So how have you changed?
World Peace: “I don’t know if I’ve changed. I’m more understanding. Corliss Williamson told me in Sacramento, ‘I didn’t know Ron Artest had leadership skills.’ That’s one of the guys I look up to. He’s one guy I idolize. I respect him a lot. The ultimate professional. I respect him. If I had to choose one guy I respect the most out of my whole career, it probably would be Corliss. He was the one true vet. I had Reggie Miller as a vet. But I was so wreckless at that time. Reggie couldn’t get through to me. But when I met Corliss, I was a little bit more stable. I was seeing a psychologist and things like that.
So I was able to absorb more and listen to Corliss. Not just listen o him off the court I benefited more from playing with Corliss and where I was at in my career and what I was trying to get to. So I saw everything. I listened to him all the time. Then on the court, he was so smart. We would practice. When I got there that year, I said we were going to get to the playoffs, everybody laughed, All the media laughed. But we went to the playoffs. We were in practice everyday going through the defense. Corliss was a major part of that in not giving up.”
Would you adopt anything you learned from Fran Fraschilla at St. John’s?
World Peace: “Fraschilla is amazing. Out of every coach I ever had, there’s differences between everybody. But he’s probably the best X’s and O’s coach I ever played for.”
World Peace: “He is focused on everything from your body to weight training to on the court to the plays and to the intensity. Everything is important to him. This guy is crazy. I’m telling you. This guy was intense. Ask any player who played for him. Practice was intense. His training camp was tougher than [Byron] Scott’s training camp by about 30 percent.”
World Peace: “He was tough. He mentally pushed you to the edge. I felt like I was going to die. That was the only time in basketball where I felt like I might die. It was exhausting. He pushed you. But he helped me individually. There were things he taught me back then that I still do to this day, certain drills that he taught me back then. Some of them are curls and starting in close [to the basket] and then moving out.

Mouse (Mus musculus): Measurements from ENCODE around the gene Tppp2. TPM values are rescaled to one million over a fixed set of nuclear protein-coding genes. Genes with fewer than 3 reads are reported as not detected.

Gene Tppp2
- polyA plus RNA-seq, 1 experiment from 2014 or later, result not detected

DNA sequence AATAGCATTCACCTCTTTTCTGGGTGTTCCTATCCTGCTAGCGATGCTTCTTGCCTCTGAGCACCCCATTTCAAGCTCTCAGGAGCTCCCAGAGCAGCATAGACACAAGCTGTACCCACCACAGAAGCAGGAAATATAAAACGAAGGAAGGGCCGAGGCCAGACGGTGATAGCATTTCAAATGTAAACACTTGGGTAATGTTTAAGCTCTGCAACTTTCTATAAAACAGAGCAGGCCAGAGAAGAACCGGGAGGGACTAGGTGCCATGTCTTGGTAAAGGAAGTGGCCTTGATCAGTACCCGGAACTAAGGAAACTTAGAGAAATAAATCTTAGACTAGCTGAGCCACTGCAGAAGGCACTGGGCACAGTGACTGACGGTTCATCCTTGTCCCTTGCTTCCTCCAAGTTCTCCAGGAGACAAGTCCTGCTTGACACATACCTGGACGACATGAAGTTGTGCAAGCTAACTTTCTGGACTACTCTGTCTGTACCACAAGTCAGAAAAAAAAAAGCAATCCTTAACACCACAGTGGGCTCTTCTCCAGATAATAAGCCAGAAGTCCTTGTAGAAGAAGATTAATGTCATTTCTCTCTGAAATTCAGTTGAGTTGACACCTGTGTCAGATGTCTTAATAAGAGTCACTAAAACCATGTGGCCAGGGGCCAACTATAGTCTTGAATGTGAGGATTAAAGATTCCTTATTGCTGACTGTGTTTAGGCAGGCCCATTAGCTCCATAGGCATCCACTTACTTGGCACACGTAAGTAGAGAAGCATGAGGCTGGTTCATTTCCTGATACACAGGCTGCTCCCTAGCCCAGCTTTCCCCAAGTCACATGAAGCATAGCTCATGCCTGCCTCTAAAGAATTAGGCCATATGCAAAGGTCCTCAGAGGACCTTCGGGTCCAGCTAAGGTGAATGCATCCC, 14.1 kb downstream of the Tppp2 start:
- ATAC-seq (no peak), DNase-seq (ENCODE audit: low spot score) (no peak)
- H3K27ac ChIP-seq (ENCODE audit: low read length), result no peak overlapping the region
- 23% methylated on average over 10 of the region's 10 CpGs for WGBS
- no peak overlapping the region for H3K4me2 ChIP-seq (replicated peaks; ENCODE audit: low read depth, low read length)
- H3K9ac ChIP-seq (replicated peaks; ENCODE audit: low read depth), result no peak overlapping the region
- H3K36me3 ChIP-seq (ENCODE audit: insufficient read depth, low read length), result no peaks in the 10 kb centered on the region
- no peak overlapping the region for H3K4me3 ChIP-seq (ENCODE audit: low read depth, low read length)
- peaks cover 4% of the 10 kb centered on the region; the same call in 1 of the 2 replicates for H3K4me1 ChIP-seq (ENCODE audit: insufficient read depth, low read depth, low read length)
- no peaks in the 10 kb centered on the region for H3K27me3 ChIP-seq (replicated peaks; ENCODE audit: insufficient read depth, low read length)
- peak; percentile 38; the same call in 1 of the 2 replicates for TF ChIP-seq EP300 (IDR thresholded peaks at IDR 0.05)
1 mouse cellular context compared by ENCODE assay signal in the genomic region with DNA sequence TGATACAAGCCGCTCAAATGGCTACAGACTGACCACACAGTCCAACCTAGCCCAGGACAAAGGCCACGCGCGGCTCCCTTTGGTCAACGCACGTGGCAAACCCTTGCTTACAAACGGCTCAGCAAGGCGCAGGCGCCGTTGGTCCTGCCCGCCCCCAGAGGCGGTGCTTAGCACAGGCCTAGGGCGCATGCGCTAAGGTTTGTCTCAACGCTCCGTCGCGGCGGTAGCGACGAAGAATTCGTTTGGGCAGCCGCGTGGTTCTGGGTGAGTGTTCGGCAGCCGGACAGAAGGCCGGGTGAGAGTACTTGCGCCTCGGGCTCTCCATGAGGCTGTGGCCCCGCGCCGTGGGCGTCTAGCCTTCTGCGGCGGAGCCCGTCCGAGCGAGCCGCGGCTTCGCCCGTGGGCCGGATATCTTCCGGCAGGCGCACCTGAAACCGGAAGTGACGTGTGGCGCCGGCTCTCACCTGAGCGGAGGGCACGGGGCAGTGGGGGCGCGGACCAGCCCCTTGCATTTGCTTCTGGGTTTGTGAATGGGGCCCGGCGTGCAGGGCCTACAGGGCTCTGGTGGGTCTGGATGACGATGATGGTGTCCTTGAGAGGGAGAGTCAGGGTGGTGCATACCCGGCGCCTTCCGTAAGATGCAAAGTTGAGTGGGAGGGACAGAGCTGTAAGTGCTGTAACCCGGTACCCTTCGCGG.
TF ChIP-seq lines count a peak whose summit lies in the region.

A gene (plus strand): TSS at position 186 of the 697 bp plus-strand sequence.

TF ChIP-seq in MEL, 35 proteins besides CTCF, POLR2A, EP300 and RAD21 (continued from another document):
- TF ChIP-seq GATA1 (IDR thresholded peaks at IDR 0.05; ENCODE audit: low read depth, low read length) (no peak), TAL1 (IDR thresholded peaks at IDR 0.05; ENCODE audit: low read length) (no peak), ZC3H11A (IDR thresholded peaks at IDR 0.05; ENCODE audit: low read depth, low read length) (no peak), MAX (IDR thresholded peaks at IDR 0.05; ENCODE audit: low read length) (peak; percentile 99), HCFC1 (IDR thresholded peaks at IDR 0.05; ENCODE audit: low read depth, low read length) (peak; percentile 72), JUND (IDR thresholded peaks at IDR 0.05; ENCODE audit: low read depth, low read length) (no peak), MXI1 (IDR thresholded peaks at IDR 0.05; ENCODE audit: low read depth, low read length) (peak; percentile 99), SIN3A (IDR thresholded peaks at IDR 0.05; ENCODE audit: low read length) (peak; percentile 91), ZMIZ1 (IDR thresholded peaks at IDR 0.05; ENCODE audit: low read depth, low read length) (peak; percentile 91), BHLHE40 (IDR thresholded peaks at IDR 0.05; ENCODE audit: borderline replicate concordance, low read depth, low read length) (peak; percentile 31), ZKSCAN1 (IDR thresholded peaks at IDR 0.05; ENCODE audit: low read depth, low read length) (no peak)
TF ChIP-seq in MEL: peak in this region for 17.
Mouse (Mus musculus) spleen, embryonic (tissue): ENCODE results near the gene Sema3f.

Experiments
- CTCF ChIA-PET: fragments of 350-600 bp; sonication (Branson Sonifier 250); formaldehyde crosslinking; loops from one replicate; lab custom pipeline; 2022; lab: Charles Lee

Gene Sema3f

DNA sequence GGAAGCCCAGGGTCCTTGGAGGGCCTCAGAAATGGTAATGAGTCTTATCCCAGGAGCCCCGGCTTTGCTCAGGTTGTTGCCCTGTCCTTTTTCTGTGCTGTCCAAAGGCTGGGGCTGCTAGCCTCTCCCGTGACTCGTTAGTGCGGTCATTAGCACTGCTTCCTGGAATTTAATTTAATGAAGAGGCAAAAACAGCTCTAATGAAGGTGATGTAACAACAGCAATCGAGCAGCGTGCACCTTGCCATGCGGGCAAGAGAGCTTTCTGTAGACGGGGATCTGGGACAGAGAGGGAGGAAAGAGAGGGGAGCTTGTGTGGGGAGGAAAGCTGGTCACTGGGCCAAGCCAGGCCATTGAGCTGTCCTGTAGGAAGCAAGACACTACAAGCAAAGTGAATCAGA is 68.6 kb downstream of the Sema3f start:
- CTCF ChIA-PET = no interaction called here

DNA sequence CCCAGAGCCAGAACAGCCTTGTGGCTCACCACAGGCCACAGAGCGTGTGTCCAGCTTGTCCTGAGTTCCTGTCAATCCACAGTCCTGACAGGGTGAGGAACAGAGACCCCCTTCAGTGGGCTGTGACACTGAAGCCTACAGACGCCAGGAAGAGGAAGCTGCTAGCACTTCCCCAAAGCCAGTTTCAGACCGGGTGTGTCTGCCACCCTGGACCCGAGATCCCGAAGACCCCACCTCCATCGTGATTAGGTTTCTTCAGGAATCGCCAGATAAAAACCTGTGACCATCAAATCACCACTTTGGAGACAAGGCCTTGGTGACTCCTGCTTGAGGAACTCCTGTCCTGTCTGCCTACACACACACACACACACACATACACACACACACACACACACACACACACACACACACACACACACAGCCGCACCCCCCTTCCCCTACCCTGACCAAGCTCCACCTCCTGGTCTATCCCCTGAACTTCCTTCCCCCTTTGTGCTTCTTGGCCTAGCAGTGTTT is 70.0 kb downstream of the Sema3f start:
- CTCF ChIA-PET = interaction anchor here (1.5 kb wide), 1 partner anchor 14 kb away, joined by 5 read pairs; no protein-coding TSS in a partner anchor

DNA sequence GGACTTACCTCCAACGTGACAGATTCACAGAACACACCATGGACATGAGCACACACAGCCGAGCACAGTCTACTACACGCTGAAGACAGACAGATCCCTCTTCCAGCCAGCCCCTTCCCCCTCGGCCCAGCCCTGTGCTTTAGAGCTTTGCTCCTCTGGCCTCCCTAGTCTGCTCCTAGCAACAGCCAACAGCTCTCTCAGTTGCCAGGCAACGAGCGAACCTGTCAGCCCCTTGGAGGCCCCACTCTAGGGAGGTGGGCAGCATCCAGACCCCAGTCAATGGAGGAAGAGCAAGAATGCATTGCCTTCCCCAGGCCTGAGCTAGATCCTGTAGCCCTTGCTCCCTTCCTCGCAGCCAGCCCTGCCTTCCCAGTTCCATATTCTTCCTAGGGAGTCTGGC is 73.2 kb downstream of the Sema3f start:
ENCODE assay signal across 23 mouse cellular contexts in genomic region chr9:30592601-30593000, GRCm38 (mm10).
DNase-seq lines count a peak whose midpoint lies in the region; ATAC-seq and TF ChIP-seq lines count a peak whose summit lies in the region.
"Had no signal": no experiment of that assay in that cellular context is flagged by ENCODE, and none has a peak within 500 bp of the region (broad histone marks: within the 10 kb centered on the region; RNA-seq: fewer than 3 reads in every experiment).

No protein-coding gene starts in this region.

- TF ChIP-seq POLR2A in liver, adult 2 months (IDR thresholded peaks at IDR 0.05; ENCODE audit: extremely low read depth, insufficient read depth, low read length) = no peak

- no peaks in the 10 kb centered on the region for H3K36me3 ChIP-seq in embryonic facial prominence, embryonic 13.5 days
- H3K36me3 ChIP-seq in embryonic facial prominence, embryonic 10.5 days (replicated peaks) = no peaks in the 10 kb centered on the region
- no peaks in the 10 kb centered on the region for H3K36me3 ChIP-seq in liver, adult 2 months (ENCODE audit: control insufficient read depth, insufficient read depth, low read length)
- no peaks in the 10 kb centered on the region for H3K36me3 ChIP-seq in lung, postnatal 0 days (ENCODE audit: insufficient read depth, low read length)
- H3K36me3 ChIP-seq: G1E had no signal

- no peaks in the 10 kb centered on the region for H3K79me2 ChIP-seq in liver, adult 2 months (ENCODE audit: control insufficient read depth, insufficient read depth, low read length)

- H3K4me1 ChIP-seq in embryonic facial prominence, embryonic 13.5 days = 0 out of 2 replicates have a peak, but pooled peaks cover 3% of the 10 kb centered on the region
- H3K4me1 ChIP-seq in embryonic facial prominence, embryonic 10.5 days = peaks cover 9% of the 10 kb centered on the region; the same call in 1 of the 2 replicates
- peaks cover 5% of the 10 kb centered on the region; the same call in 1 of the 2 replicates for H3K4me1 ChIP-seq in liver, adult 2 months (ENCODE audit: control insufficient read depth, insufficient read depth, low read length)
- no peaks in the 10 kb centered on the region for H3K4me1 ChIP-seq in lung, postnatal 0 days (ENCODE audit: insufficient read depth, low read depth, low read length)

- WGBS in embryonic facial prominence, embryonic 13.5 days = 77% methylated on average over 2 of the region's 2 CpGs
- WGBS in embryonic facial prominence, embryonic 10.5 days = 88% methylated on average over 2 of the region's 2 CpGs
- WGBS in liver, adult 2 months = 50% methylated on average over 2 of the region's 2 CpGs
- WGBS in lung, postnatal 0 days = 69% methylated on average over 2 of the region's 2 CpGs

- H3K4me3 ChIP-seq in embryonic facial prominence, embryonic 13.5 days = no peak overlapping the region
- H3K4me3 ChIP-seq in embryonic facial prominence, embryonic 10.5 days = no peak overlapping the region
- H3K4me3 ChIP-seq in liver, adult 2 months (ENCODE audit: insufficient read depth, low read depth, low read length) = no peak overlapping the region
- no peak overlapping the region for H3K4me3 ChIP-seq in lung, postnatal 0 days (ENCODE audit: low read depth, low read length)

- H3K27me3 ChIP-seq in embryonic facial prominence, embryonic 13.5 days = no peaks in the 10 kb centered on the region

There are a lot of great high intensity drills. Some guys work on their game, but they don’t have high intensity drills. So when you play a game, you have somebody like me guarding you and if you’re not working on your game at high intensity, you really don’t have a shot. Fran did a lot of that. Everything was very detailed. He was very good.”
What about Mike D’Antoni? You learn anything from them?
World Peace: “I learned stuff from Mike D’Antoni. I kind of understood his ball movement concept and his high powered offense concept. That was fun. I like that. That’s something I could definitely take with me one day. Some of his concepts I definitely like, absolutely. But he didn’t have the team he needed to be successful [with the Lakers].
Yeah, what did you make of that dynamic? That year was interesting where most of the fanbase wanted Phil back. Pau [Gasol] and Dwight [Howard] don’t like Mike’s system. [Steve] Nash is trying to make it work. And Kobe is playing out of his mind before he got hurt. Where was the disconnect?
World Peace: “I don’t think the system was for Kobe, and Kobe wasn’t for the system. Somebody wasn’t giving in. The system that Mike D’Antoni put in was a Golden State Warriors system. The Warriors would have been great under D’Antoni. It’s all about ball movement. You have a player in [Stephen] Curry who can move off the ball. He doesn’t mind moving off the ball. But Kobe is an on-the-ball player. He can shoot off-the-ball. But he doesn’t move off the ball for 48 minutes. He wants that ball in his hands. That’s what he does.
There was no medium between the D’Antoni offense and what Kobe brings to the table. It was one or the other. Then, some of the players never played in a system like that. So he maybe could have slowly brought his system into play. It wasn’t comfortable moving off the ball, cutting and shooting a lot of 3’s. That team was more built to wear people out in the post. Kobe posted up. I posted up. Pau posted up. Antawn Jamison posted up. We’re a type of team that could wear you out, wear you out, wear you out. It was hard to adjust. But the system is great. I love it. Everybody gets a chance. It was equal opportunity. That’s how the game should be played. D’Antoni was right on par with the system.”
And Mike Brown?
World Peace: “When he was here, the offense was with [assistant] Eddie Jordan. It was Princeton. It’s a great offense. I would use some of those things.
Really? He got fired five games in his second season.
World Peace: “I know that’s what I was going to say. The Princeton offense is weird. It will put the superstar player off the ball at times we don’t need that superstar player off the ball. At times with the Princeton offense, it would put Kobe away for an entire game. It’s the right way to play if you have the right type of team. But when you have a superstar, you can’t put Kobe in that situation. You need him. He brings a lot to the table. He has heart. He’s hit 36 game winners. So you want Kobe to be in rhythm so at the end of the game, he can win the game.